As for the community that has built up on the lines, Berg cites that as one of the things she’ll take from this experience. “It’s been about camaraderie and the willingness of everyone to be out here while we’re struggling,” she says. “And it’s really been heartening. The business has changed so much over the last decade. [This is] just a reminder of how many of us there are and that we’re all here for each other. It has been really rewarding.”

During the strike, Boss kept busy on the picket lines starting the WGArage Sale, which gathered props, signed (and creative) picket signs, and experiences to benefit the Entertainment Community Fund. (The auction ended up raising over $170,000.)

“The auction—and I certainly wasn’t alone; I recruited ten or 12 other people to help, because I knew I couldn’t do it alone—gave me a sense of purpose,” he says. “At the start, I treated each day on the picket line as an opportunity to find someone who had something cool to donate. And it gave me an excuse just to walk up to total strangers, hear their story, hear about the shows they’ve worked on, how they broke in…Suddenly, I had a reason [to be there], not just being supportive at the pickets, which is obviously every member’s obligation. But to do a little more.”

“In 2007-08[‘s strike], I was a lot coordinator at Universal, and that was like a full-time job,” he continues. “So being part of the rank and file, just showing up at the pickets, showing up at location pickets, still left me with a lot of [time]. Having a task, trying to raise money, trying to make sure I didn’t fall flat on my face and embarrass myself; not knowing the first thing about running an auction, all of that gave me a lot to stay busy with.”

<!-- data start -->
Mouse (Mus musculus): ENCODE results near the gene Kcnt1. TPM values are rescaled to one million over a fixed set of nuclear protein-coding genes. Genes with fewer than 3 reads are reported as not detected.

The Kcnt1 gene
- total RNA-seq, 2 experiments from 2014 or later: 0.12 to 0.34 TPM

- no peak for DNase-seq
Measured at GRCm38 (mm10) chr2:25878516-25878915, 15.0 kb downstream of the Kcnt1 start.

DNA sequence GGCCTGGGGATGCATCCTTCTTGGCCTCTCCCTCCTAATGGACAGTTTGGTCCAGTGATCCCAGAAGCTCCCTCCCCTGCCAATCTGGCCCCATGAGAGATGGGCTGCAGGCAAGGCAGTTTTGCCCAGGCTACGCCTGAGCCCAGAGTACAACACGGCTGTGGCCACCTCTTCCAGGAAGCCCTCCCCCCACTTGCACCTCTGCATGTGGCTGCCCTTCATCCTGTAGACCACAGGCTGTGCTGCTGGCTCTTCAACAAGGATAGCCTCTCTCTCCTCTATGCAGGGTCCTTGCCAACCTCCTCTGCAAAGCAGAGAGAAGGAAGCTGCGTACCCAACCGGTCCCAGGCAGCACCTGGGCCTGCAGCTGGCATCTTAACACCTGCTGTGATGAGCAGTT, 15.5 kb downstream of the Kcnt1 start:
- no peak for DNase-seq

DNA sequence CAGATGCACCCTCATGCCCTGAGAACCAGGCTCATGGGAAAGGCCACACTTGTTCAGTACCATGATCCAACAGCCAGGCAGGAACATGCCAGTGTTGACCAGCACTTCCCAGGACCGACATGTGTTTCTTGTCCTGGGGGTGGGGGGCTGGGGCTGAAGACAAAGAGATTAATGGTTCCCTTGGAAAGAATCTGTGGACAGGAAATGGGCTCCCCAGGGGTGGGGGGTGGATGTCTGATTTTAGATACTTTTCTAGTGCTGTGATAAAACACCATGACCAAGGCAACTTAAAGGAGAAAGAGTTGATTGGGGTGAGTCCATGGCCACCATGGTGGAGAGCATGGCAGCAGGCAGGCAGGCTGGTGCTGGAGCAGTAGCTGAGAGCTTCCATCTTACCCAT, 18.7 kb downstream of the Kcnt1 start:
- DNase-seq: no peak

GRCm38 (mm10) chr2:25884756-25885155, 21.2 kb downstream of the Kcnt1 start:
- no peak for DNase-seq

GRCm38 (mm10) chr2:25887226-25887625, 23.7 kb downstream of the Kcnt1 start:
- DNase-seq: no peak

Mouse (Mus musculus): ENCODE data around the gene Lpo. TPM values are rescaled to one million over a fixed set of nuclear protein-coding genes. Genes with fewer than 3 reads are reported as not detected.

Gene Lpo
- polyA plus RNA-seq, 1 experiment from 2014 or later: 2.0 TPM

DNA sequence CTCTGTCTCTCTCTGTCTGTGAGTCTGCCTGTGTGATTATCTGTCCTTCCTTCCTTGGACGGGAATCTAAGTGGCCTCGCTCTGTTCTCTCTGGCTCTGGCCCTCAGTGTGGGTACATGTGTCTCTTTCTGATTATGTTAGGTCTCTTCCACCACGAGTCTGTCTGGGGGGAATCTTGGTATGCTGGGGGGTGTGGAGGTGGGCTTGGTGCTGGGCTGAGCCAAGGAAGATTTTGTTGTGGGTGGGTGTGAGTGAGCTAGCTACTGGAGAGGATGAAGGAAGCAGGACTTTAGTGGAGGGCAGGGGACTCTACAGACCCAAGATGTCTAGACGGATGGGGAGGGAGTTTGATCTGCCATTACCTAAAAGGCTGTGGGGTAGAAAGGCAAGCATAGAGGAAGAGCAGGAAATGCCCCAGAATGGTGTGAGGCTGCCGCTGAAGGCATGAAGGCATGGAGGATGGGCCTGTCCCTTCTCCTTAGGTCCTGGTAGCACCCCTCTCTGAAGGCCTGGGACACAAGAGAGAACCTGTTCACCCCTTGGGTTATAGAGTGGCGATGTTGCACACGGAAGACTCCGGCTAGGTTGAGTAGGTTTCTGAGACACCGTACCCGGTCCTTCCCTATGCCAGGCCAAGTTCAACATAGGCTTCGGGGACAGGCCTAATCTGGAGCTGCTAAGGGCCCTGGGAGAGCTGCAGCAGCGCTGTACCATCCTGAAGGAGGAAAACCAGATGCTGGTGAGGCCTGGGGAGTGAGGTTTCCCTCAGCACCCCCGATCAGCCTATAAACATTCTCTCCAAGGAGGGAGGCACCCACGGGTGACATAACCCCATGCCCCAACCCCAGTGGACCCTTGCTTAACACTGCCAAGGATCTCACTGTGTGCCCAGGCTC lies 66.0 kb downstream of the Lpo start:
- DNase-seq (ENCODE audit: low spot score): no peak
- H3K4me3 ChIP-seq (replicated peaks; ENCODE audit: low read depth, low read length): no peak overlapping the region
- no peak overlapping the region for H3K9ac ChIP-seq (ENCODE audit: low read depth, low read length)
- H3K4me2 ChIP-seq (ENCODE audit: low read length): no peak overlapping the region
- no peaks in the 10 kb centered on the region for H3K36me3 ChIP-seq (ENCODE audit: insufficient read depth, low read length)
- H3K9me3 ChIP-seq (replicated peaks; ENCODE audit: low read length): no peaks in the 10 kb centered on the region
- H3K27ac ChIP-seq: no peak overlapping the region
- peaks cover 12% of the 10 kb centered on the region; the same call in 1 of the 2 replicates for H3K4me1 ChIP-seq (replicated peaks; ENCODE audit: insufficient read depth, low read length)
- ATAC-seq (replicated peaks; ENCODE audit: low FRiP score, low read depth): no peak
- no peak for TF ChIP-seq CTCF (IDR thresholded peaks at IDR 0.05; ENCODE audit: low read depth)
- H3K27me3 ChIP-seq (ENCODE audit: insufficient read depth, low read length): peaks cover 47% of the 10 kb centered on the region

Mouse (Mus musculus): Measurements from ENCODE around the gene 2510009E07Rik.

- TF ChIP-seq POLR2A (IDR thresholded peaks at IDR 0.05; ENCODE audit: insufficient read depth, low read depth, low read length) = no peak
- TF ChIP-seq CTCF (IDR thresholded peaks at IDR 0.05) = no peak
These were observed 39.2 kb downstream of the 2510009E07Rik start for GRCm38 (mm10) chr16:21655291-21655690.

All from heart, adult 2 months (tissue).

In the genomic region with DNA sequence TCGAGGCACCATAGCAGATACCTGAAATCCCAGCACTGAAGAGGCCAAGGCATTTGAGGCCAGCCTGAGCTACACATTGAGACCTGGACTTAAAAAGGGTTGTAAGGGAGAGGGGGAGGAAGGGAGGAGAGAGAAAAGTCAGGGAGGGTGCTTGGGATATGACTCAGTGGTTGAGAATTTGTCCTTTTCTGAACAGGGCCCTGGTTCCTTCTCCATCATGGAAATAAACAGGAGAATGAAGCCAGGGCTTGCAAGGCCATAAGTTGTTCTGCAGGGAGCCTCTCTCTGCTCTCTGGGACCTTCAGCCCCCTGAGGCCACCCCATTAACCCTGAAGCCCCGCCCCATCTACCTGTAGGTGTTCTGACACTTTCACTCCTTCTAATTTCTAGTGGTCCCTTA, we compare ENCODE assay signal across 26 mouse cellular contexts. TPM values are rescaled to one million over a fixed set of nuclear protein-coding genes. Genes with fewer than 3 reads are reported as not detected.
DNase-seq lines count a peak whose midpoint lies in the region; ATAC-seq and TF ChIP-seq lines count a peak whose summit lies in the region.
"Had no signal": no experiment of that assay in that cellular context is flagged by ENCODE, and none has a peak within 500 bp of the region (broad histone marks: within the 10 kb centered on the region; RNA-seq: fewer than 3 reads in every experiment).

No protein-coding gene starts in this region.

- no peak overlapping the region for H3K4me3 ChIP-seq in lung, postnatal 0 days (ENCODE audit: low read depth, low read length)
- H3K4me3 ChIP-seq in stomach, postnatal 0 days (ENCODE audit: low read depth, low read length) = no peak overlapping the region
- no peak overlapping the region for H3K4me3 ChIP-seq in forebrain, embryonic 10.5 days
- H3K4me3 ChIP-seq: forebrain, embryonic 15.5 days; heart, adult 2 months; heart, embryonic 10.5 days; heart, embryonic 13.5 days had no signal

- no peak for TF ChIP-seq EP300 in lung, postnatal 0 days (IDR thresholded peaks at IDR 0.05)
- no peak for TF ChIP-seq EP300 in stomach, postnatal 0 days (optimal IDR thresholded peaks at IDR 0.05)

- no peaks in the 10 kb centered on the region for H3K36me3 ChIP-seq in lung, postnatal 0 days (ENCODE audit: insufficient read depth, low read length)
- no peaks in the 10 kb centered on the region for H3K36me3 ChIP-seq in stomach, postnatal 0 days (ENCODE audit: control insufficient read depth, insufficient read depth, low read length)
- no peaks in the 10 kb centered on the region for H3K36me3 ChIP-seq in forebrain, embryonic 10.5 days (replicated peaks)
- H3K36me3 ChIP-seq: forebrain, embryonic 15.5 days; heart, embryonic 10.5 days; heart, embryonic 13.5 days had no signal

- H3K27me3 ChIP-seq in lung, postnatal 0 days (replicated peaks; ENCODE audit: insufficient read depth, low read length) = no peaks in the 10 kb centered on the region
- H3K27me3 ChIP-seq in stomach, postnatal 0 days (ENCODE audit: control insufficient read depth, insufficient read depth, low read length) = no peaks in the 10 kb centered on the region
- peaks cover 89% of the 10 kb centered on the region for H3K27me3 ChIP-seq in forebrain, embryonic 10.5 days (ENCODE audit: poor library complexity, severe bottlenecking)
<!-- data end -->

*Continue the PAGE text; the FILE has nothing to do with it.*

It also led to an important realization for Boss: “It was another example—and this is very difficult for me—where at a certain point, you just have to take the leap. Whether it’s for a spec script you’re writing, whether it’s so many different areas where it’s very easy to overthink and overanalyze, and say, ‘Well, I don’t have it all figured out yet. I don’t know exactly what’s gonna happen. Let me wait, there’s still research I can do.’ At a certain point, it’s like, no, let’s just tell the world that there is going to be an auction and then see what happens—and make it happen. So I think that was a huge lesson: you just got to, at a certain point, take that first step, take that leap where you could fall flat on your face…And we didn’t fall on our face. It engaged a lot of other people, gave us something to do, sent the right message…it was really hard work, and at times very scary. But totally worth doing. So I’ll try to take that lesson.”

WGA supporting SAG-AFTRA strike

Photo credit: Marisa Roffman/Give Me My Remote

For Berg, who has been on the frontlines at Fox, she is ready to rally for her SAG-AFTRA counterparts as the WGA strike appears to be ending if and when they need it. “A lot of the captains at SAG have been people that have joined us from day one,” she says. “We’ve been really close partners in this endeavor; they know what they’re doing. If we can provide any support, we will, but I think they got this.”

She also praises the WGA staff who were with them for the duration of their picketing. “Alec Perrin and José Martinez have been our heroes at Fox,” she says. “All of the lots had staff members from guild headquarters that have been really our support system. We couldn’t have done it without them.”


Follow @GiveMeMyRemote and @marisaroffman on Twitter for the latest TV news. Connect with other TV fans on GIVE ME MY REMOTE’s official Facebook page or our Instagram.

And be the first to see our exclusive videos by subscribing to our YouTube channel.

As an Amazon Associate we earn from qualifying purchases made through links/ads placed on the site.

Filed under Strike

Comments Off on Writers Share the Importance of Continuing to Support SAG-AFTRA Post-WGA Strike


Comments are closed.